"PCPs should be comfortable screening children and adolescents for mental health problems, collaborating with psychologists and psychiatrists in the care of children, even starting psychiatric treatment," Conroy says. "Given that there are insufficient mental health specialists to meet the growing mental health demands in children, we need to take a medical home approach to managing the care of children with mental or emotional difficulties."
ADHD and other learning challenges
Conroy explains that attention deficit hyperactivity disorder (ADHD) and other learning problems also take more prominent roles in her practice during the school year. "It's important that physicians, families, teachers and administrators are all on the same page when it comes to planning for the well-being and education of a child with a learning disability," she notes.
Conroy says she and her colleagues see many families approach them with learning concerns around the time children turn 5.
"Often, they come to us in the first month of kindergarten worried that their child doesn't seem to be learning at the same pace as his peers," she explains, adding that kindergarten teachers are often the first to notice that a child may have learning challenges.
Conroy lists a few of the parental concerns about ADHD and other learning challenges where she thinks PCPs can play an important role as facilitator and advocate for families:
- When and how should we approach our child's teachers and school administrators if she has been diagnosed with a learning disability?
- How do we ask for and help create an individualized education plan (IEP)?
- When should we ask teachers to fill out Vanderbilt surveys for my child?
- If my child needs medication, how do we make sure the school has the necessary doses and the clearance to provide them?
- Are there technological or electronic tools we should consider that can help coordinate our child's care?
PCPs can also play a very important role in counseling families through the process of developing an IEP. "We can help families understand their rights when it comes to advocating for their child and obtaining the services they need," Conroy says. "In that regard, it's important to have relationships with the officials in your patients' school districts who can help facilitate the process."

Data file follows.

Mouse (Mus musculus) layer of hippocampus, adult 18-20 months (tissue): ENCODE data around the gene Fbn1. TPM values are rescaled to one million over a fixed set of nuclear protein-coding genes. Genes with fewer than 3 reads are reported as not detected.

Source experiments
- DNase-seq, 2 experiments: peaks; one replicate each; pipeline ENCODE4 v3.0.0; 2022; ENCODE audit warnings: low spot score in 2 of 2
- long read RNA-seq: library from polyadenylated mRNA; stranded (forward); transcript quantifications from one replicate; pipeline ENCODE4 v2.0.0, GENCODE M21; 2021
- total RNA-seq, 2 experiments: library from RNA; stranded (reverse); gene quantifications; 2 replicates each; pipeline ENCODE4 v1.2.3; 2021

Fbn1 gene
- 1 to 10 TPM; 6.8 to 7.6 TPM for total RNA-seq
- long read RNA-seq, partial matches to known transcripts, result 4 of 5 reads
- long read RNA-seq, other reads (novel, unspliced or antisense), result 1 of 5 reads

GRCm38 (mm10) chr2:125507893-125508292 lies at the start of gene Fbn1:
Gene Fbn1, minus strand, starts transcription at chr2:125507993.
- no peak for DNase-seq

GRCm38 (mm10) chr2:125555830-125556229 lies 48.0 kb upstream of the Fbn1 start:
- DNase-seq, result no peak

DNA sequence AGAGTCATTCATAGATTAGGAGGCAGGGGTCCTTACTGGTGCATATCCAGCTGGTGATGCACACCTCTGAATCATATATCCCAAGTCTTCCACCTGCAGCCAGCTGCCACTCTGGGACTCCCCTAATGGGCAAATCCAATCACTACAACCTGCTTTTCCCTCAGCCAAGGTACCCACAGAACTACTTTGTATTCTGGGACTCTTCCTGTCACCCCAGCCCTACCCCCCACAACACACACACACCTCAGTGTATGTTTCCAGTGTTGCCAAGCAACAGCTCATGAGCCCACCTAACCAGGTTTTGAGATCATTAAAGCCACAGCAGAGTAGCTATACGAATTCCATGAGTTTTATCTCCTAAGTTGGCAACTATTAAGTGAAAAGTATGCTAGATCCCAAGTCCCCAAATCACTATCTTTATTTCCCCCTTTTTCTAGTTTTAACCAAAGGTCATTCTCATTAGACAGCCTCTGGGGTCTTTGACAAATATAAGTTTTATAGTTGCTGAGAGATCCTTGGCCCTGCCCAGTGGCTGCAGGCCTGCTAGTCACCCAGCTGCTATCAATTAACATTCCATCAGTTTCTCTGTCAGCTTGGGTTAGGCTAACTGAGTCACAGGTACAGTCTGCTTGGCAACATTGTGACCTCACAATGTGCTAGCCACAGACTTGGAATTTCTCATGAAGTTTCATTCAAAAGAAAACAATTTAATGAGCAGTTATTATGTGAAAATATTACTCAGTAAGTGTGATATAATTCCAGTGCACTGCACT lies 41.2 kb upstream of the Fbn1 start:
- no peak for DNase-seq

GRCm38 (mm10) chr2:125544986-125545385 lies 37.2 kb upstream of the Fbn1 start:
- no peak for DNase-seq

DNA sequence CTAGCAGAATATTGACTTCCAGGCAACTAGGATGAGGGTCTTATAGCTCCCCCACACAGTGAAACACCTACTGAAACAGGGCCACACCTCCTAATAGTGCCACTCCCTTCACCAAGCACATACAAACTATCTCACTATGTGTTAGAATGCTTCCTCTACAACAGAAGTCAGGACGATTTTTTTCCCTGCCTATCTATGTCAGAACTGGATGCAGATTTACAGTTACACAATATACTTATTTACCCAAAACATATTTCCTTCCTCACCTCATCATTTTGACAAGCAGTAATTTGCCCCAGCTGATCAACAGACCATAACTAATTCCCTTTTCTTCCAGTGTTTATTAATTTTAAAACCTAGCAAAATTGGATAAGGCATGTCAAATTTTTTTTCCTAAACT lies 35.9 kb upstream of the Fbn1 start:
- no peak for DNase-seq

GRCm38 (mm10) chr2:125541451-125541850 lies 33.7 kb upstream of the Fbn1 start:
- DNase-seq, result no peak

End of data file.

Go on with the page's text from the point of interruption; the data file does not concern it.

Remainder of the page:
On the field
Moving from the classroom to the field, sports-related preparations and care are also common concerns, especially as related to concussion. "If a child will be playing sports during the year—not just fall sports—where there is a risk of concussion, suggest to parents that they talk to their child's coach about pre-season neurocognitive testing," Conroy says, pointing out high-risk sports such as football, lacrosse, soccer, ice hockey and field hockey. "Should a child suffer a concussion, this will provide a baseline assessment that will help guide her recovery."
She adds that when filling out team-related health forms, PCPs should make an effort to counsel children and parents about the importance of wearing proper protective equipment so as to avoid concussions or other sports injuries, and stress again the need for a good night's sleep.
Helping children with a history of concussion return to school and return to play should be a team effort. "If a child has had a concussion or other head injury, it's important to get her, her family and her coaches invested in the idea of keeping her off the field until her symptoms have resolved completely and she's had a sufficient period of rest," she says. "These conversations need to happen before the season starts."